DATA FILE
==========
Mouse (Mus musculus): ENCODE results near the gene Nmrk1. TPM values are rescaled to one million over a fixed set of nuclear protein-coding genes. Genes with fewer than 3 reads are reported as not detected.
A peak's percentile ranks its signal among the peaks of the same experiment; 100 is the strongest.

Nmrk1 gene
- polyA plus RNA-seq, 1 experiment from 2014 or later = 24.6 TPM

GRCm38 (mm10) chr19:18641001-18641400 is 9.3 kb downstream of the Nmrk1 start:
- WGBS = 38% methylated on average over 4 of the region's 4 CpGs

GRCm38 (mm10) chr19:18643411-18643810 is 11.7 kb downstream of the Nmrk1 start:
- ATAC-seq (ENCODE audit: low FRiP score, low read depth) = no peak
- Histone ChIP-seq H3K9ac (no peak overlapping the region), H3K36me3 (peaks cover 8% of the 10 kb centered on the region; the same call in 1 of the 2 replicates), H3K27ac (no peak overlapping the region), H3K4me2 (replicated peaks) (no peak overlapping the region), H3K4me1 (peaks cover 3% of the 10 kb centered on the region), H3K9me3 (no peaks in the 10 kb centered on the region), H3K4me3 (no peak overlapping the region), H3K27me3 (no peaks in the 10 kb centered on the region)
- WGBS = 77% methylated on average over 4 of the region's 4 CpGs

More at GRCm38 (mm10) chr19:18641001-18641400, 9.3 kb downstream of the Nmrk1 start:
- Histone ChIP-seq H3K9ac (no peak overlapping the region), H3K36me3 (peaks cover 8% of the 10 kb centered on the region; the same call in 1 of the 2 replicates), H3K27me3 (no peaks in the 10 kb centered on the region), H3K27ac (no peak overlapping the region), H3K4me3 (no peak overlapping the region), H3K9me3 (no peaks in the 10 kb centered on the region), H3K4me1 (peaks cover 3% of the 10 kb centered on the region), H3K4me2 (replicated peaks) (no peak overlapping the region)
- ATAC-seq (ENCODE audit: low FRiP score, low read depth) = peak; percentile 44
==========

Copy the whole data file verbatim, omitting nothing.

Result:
Mouse (Mus musculus): ENCODE results near the gene Nmrk1. TPM values are rescaled to one million over a fixed set of nuclear protein-coding genes. Genes with fewer than 3 reads are reported as not detected.
A peak's percentile ranks its signal among the peaks of the same experiment; 100 is the strongest.

Nmrk1 gene
- polyA plus RNA-seq, 1 experiment from 2014 or later = 24.6 TPM

GRCm38 (mm10) chr19:18641001-18641400 is 9.3 kb downstream of the Nmrk1 start:
- WGBS = 38% methylated on average over 4 of the region's 4 CpGs

GRCm38 (mm10) chr19:18643411-18643810 is 11.7 kb downstream of the Nmrk1 start:
- ATAC-seq (ENCODE audit: low FRiP score, low read depth) = no peak
- Histone ChIP-seq H3K9ac (no peak overlapping the region), H3K36me3 (peaks cover 8% of the 10 kb centered on the region; the same call in 1 of the 2 replicates), H3K27ac (no peak overlapping the region), H3K4me2 (replicated peaks) (no peak overlapping the region), H3K4me1 (peaks cover 3% of the 10 kb centered on the region), H3K9me3 (no peaks in the 10 kb centered on the region), H3K4me3 (no peak overlapping the region), H3K27me3 (no peaks in the 10 kb centered on the region)
- WGBS = 77% methylated on average over 4 of the region's 4 CpGs

More at GRCm38 (mm10) chr19:18641001-18641400, 9.3 kb downstream of the Nmrk1 start:
- Histone ChIP-seq H3K9ac (no peak overlapping the region), H3K36me3 (peaks cover 8% of the 10 kb centered on the region; the same call in 1 of the 2 replicates), H3K27me3 (no peaks in the 10 kb centered on the region), H3K27ac (no peak overlapping the region), H3K4me3 (no peak overlapping the region), H3K9me3 (no peaks in the 10 kb centered on the region), H3K4me1 (peaks cover 3% of the 10 kb centered on the region), H3K4me2 (replicated peaks) (no peak overlapping the region)
- ATAC-seq (ENCODE audit: low FRiP score, low read depth) = peak; percentile 44